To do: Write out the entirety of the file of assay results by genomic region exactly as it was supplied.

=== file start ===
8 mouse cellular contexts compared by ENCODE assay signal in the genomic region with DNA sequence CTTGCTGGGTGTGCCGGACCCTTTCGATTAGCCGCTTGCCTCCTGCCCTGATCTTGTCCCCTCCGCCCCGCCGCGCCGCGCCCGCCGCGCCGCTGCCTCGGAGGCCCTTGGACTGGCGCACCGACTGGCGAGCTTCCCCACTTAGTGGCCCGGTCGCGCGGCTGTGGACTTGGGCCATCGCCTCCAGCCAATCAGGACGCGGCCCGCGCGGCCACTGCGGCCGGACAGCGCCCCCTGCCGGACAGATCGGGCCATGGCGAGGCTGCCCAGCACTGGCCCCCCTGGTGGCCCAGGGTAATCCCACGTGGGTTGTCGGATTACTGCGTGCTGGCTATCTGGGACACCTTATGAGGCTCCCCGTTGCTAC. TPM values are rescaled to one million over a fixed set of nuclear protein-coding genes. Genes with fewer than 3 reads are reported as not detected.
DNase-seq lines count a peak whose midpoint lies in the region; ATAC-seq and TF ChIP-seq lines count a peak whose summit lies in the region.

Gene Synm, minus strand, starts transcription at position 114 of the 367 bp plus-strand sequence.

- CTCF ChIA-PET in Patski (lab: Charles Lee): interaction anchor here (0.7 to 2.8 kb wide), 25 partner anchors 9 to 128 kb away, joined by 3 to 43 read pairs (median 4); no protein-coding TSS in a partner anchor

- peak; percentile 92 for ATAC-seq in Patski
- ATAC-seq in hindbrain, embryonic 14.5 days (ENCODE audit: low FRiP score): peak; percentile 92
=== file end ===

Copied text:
8 mouse cellular contexts compared by ENCODE assay signal in the genomic region with DNA sequence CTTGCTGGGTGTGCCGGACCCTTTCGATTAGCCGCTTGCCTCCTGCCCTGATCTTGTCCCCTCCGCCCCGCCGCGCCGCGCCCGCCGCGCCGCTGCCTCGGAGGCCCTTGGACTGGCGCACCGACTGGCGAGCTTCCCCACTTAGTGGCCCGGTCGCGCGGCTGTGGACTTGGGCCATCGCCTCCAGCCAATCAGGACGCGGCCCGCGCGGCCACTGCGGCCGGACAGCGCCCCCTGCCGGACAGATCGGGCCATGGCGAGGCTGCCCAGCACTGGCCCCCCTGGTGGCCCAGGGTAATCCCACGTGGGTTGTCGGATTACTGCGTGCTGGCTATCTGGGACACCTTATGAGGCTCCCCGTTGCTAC. TPM values are rescaled to one million over a fixed set of nuclear protein-coding genes. Genes with fewer than 3 reads are reported as not detected.
DNase-seq lines count a peak whose midpoint lies in the region; ATAC-seq and TF ChIP-seq lines count a peak whose summit lies in the region.

Gene Synm, minus strand, starts transcription at position 114 of the 367 bp plus-strand sequence.

- CTCF ChIA-PET in Patski (lab: Charles Lee): interaction anchor here (0.7 to 2.8 kb wide), 25 partner anchors 9 to 128 kb away, joined by 3 to 43 read pairs (median 4); no protein-coding TSS in a partner anchor

- peak; percentile 92 for ATAC-seq in Patski
- ATAC-seq in hindbrain, embryonic 14.5 days (ENCODE audit: low FRiP score): peak; percentile 92